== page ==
Wine #4

This is where things start to get a bit hazy. The bartenders were friendly. We switched wines at this point, to an Italian wine I’d never even heard of before: the Piano del Cerro Aglianico del Vulture. It comes from the Italian Basilicata region, which can be thought of geographically as the “instep” of the Italian boot. The wines of southern Italy tend to be richer and fuller-bodied. The Aglianico grape has a thick skin and therefore has a lot of tannin. Throw in some fruity and woody aromas and you’ve got yourself a pretty tasty wine. I can attest that it was veeeeeeeeeery drinkable. I had the foresight to take a picture, but not enough to take any tasting notes.

Piano del Cerro - Aglianico del Vulture. It must have been bottomless wine Fridays. All I know is that my glass always seemed full. Great service!

Piano del Cerro – Aglianico del Vulture
It must have been bottomless wine Fridays. All I know is that my glass always seemed full. Great service!

Luckily, the wine is available at the SAQ, so I may grab a bottle next time I’m across the bridge and take notes this time!

Stay tuned for Part 3 of Wining in DC, where we have a delicious dinner at a geriatric hour and bottomless mimosas for breakfast.

West Coast Finds

When we were planning our trip to the West Coast,  I was really excited to discover new wine regions and visit some wineries. In British Columbia, the Okanagan is just a four-hour drive inland from Vancouver, and Washington wine country is directly south of that (four hours east of Seattle).

Northwest wine regions. The Okanagan is the orange region in the top left and the Washington Columbia Valley is the large yellow area directly below it. (copyright Cole Danehower)

Northwest wine regions. The Okanagan is the orange region in the top right and the Washington Columbia Valley is the large yellow area directly below it.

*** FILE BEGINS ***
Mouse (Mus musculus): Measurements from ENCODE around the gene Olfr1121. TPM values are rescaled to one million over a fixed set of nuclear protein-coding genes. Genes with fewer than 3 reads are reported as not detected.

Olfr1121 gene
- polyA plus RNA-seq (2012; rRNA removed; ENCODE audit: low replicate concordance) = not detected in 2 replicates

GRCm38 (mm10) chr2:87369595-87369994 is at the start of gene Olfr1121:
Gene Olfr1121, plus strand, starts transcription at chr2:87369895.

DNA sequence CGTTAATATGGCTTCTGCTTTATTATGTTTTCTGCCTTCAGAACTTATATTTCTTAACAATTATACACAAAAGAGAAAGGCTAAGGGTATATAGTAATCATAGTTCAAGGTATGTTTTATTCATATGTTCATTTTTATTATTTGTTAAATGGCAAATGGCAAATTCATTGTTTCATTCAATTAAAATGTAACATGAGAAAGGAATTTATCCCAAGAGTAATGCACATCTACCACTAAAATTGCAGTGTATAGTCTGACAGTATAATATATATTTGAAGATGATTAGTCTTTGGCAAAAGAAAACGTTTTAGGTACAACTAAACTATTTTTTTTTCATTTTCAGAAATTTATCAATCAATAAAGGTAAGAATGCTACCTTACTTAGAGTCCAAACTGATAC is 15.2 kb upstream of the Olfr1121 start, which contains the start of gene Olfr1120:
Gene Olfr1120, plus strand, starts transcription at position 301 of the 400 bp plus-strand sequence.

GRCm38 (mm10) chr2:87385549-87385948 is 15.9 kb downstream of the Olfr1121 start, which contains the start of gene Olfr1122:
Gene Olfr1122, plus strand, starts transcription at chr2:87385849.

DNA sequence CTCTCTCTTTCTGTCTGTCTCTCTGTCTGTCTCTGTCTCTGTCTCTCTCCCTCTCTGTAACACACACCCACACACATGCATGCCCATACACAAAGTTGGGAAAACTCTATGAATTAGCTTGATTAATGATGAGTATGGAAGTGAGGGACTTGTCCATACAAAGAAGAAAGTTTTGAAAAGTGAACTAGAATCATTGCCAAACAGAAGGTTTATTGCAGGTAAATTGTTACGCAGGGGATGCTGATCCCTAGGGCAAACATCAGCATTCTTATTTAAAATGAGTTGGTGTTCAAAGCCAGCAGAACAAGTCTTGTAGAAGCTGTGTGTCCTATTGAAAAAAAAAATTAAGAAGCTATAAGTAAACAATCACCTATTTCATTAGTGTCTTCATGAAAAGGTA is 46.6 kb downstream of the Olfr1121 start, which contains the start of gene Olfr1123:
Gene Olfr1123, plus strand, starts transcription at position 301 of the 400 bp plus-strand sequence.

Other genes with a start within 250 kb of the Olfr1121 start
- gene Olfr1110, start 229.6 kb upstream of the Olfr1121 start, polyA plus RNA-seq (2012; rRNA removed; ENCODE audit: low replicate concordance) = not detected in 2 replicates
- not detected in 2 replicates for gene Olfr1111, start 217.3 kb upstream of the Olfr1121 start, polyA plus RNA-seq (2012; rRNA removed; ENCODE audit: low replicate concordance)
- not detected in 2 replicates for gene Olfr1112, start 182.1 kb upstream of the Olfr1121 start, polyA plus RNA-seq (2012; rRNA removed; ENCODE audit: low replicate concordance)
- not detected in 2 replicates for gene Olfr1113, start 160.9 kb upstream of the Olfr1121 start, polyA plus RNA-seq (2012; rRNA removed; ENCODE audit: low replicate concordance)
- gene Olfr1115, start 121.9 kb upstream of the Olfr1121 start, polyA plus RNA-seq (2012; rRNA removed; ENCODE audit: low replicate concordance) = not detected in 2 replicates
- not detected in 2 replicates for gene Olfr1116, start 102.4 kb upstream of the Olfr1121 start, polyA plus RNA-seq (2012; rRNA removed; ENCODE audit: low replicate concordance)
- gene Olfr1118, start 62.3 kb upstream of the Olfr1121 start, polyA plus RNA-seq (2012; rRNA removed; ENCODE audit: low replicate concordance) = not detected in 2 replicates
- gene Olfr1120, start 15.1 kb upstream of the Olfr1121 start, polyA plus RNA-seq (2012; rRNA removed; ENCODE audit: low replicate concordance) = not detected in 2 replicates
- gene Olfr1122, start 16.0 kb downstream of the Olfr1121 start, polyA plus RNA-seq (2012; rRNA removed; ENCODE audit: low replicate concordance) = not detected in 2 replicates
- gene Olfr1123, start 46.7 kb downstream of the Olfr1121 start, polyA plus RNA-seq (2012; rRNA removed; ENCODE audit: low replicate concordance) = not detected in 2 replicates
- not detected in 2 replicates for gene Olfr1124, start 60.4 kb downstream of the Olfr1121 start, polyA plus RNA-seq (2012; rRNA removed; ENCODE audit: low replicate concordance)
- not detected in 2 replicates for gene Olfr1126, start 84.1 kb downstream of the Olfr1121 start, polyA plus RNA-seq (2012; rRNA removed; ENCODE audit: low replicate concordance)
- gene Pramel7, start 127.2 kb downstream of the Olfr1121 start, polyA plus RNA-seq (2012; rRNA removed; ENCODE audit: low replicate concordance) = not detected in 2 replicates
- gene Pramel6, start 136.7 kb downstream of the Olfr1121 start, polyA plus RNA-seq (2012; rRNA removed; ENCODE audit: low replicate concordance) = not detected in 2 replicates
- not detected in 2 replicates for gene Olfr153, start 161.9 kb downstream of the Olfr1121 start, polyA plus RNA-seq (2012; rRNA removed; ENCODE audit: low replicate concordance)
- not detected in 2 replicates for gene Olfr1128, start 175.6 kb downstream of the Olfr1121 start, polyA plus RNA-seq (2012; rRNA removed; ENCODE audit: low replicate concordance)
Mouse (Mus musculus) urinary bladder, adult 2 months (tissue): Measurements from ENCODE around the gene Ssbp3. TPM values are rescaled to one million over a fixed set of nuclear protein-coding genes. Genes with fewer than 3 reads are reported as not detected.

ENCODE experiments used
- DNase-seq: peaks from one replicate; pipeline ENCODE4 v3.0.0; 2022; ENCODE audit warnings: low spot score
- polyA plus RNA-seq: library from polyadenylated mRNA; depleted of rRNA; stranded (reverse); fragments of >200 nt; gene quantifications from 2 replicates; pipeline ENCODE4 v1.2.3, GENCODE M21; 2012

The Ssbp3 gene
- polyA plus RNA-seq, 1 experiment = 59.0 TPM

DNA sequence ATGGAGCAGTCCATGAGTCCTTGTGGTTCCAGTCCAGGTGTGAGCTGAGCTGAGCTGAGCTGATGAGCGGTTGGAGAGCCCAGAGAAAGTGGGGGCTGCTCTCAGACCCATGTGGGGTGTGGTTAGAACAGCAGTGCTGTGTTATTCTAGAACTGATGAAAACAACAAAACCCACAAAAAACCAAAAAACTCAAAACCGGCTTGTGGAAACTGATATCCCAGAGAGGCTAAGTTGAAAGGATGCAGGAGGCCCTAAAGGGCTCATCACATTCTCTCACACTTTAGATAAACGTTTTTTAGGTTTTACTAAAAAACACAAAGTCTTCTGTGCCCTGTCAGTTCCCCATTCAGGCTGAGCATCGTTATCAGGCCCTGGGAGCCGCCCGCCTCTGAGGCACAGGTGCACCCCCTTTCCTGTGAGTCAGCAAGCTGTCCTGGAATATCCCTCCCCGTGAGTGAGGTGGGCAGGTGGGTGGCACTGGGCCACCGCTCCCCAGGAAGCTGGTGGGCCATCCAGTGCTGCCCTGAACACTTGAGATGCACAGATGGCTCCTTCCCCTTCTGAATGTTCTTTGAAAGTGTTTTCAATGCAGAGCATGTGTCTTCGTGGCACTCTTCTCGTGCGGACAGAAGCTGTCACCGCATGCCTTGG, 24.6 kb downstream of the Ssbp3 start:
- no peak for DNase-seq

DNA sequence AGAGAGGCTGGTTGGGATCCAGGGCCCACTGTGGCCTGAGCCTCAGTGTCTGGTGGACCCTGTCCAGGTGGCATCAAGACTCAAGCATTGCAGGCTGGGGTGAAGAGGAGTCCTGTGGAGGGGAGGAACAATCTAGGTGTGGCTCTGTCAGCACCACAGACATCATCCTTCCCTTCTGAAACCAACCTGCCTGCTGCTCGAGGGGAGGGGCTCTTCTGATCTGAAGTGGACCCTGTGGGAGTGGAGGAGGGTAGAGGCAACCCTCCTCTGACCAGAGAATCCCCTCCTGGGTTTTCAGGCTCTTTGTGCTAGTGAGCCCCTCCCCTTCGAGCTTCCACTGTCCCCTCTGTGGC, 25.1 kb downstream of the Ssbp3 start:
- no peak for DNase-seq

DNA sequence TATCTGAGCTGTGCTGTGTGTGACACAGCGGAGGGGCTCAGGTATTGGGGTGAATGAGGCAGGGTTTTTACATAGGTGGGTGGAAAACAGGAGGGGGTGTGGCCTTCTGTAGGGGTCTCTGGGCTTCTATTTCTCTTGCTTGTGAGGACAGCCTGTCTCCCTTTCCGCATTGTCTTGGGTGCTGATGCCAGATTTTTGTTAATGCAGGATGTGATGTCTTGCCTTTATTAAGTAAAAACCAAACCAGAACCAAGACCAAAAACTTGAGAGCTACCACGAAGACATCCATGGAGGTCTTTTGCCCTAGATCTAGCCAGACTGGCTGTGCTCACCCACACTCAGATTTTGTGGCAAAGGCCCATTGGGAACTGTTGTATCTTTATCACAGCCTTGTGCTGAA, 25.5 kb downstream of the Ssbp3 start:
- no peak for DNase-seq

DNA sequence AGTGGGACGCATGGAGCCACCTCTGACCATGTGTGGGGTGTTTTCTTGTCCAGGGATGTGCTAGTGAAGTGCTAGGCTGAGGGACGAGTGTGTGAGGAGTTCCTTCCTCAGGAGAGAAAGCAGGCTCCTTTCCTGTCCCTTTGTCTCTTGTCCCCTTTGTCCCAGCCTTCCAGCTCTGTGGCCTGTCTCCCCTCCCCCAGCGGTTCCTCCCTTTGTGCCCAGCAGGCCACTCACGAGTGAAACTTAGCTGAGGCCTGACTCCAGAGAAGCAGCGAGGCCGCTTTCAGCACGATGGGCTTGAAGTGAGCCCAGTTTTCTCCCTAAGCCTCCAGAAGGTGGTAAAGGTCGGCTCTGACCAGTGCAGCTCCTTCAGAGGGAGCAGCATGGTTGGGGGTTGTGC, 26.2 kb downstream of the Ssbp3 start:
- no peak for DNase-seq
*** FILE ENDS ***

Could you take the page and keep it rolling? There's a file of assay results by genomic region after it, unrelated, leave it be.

(copyright Cole Danehower)

Unfortunately, sailors that we are, once we got to the Coast, we didn’t want to get too far from the water. We just couldn’t get enough of that ocean view, so we wanted to maximize our seaside time. This meant that we decided not to go inland for wine tours. As a result, I made it my mission to try as many local wines as possible during my trip. Here were my favourites:

1. Columbia Crest Grand Estates Cabernet Sauvignon

Yummy Washington cab sauv, with a view of the Pacific Ocean in Point Roberts, WA.

Beautiful deep ruby colour. On the nose, delicious black cherry, cocoa, coffee, licorice, tobacco and smoke. On the palate, this full-bodied wine has a fantastic round and smooth mouthfeel. And it is so tasty, with a similar flavour profile to the nose, including super rich chocolatey notes. Surprisingly low tannins for a cab sauv. The acidity is very high, which leaves your mouth watering for more. This makes for a very dangerous wine. The smokey fruitiness pairs perfectly with burgers off the grill. And good news! It is available at the LCBO for $17.95 a bottle.

UPDATE: Clearly I am ahead of the curve! This wine is featured on page 10 of the upcoming Vintages magazine!

Vintages Columbia Crest

2. Joie Noble Blend


A Noble Blend from Joie Farms in the Okanagan, British Columbia

I came across this wine several times while we were in British Columbia. It is very popular, and as soon as I held it under my nose, I understood why. It smells heavenly, like flowers and lychee fruit. It is based on an Alsatian blend and made of gewürztraminer, riesling and pinot blanc grapes, among others. The result is a versatile off-dry, yet refreshing sipper, perfect for patios, parties, dinner, you name it. The lychee is a key characteristic of the gewürz grape, and comes through subtly on the palate. I also got grapefruit, white flower, and exotic fruit. Then there is a hint of sweetness that is really appealing, making this wine a good match for Asian foods. This Okanagan wine is sadly only available in BC for now, at a price point of $21 at the BC Liquor Store. I will definitely be keeping an eye out for this one in the hopes of catching it in an upcoming Vintages release.

If you’re interested in learning more about the wines of the Northwest, check out the cover story in this week’s edition of Vintages magazine.

What are you favourite West Coast wines? Share your picks in the Comments!